MicroPython uses much of the core of Python 3 but not in its entirety, this could be another disadvantage, and is that although all the core packages have been minimized and optimized, it has not been possible to include all of them due to the minimum memory used. What has been done is to use ultra-small versions of the libraries trying to offer the user the best experience in development when programming in it.

Which boards are compatible with MicroPython.

This is the list of cards compatible with MicroPython:
1.- pyboard. This is the first MicroPytho board. It has direct support and to use it simply connects because it is already configured directly to be used.

2.- ESP8266 Adafruit. With this card you can run various projects connected to the Internet. A special feature is that you can execute codes through Shell from a web browser.

3.- WiPy.  This is another card that integrates WiFi developed by Pycom  offering a friendly development environment to run MicroPython codes on it.

4.-BBC micro: bit. This card has great support for loading codes into MicroPython. It has tools to program and access all its peripherals such as LEDs, accelerometer, radio, etc.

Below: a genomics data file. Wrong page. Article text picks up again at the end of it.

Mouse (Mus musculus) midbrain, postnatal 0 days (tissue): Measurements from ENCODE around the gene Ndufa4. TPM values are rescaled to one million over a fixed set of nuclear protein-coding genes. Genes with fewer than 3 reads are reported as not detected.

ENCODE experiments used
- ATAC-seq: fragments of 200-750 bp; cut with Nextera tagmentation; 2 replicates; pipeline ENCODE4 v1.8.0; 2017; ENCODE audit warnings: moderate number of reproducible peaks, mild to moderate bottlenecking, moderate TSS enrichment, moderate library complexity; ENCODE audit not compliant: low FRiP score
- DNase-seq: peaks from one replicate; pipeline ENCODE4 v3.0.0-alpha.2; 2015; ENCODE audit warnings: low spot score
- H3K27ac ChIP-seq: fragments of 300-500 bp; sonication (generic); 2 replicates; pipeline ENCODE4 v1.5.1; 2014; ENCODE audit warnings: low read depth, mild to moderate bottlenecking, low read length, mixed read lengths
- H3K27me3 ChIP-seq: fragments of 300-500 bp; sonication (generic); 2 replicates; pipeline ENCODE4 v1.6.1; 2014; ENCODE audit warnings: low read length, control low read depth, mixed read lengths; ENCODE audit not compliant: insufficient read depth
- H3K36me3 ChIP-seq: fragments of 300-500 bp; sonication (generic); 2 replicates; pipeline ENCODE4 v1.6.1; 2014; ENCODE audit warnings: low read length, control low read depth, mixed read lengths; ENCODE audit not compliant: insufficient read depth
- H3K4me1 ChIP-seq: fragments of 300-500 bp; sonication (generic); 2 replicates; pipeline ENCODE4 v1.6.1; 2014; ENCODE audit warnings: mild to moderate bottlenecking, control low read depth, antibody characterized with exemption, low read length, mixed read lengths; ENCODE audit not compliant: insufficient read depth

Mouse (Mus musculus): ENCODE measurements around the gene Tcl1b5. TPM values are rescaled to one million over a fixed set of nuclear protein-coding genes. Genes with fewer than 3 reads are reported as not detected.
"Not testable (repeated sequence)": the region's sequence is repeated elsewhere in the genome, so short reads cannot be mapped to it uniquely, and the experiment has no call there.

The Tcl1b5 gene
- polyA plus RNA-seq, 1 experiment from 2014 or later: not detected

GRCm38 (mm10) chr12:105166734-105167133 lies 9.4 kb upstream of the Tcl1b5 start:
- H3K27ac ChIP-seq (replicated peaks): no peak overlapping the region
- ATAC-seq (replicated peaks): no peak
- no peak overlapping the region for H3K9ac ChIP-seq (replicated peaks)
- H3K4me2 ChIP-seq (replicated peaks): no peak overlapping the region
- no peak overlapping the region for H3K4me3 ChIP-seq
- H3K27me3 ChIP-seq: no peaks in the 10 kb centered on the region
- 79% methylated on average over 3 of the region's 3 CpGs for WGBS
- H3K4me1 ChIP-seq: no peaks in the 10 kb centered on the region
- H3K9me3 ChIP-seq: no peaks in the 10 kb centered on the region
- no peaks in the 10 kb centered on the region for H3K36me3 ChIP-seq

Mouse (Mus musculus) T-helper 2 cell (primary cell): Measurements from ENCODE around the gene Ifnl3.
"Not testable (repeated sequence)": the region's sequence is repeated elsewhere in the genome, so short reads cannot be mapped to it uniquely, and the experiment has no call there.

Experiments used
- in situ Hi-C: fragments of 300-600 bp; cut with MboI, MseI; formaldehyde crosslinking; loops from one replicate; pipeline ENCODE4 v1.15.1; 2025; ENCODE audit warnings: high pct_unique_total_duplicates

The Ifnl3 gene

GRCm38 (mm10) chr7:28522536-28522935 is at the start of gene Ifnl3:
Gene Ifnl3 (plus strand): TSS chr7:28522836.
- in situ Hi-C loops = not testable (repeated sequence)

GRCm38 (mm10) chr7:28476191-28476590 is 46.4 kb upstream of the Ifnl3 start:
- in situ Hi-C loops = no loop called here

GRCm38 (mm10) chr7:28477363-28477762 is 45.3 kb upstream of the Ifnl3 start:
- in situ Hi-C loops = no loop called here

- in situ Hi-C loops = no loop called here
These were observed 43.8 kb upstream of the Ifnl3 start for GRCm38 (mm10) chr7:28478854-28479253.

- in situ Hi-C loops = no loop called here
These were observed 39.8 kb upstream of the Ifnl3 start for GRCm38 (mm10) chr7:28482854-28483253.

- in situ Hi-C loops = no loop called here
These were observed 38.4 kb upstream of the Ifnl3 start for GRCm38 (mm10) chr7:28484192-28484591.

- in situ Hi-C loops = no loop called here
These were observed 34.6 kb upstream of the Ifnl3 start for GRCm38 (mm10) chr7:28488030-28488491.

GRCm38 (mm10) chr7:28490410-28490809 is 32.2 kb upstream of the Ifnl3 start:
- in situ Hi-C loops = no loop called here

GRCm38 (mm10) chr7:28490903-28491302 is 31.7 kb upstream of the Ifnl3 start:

5.- Teensy 3.X: Teensy’s 3.X series has a port that supports MicroPython. For this you have to have experience in Firmware and code compilation to get the port up and running. It is recommended to visit the forum to get an idea of ​​how to do it.

6. ESP32: Multiple board from the ESP32 family supports micropython like: TTGO,  ESP32 DEVKIT V1,  TinyPICO,  ESP32 PICO-KIT V4.1, ESP32 DevKitC V4, NodeMCU ESP32, HUZZAH32 FEATHER, ESP32 THING V 2 .0, SPARKFUN THING PLUS, WEMOS / LOLIN D32 V1.0.0, TTGO MINI 32 V2.0, WIDORA AIR V6.0, DSTIKE D-duino-32 XR and more.

7. STM32: multiple STM32 boards support MicroPython. to know all the boards which support it visit the official MicroPython.org page here. The official reference board for MicroPython is the pyboard which contains an STM32F405 microcontroller.

Other boards like Circuit playground express, Trinket M0 and Metro M0 express are also compatible.

You can visit the MicroPython repositories to see what other cards are supported here on GitHub.

Is Python experience required?

No experience in Python is required, something that this Programming Language has been characterized by is its simple and clean code that helps too many those who are beginning to easily understand the syntax when programming, Python could be the best option for beginners, you will surely like it.
For Python experts exploring MicroPython you will notice that it has almost the full potential of the original kernel, they will not entirely miss the powerful functions that Python normally has. And if it is of your interest they could collaborate to continue creating libraries and functions in MicroPython.

CircuitSchools Staff

We at CircuitSchools publish on basics of electronics and electric components and everything related to evolution of electrical technology with complete analysis of development boards and modules along with latest projects with innovative ideas.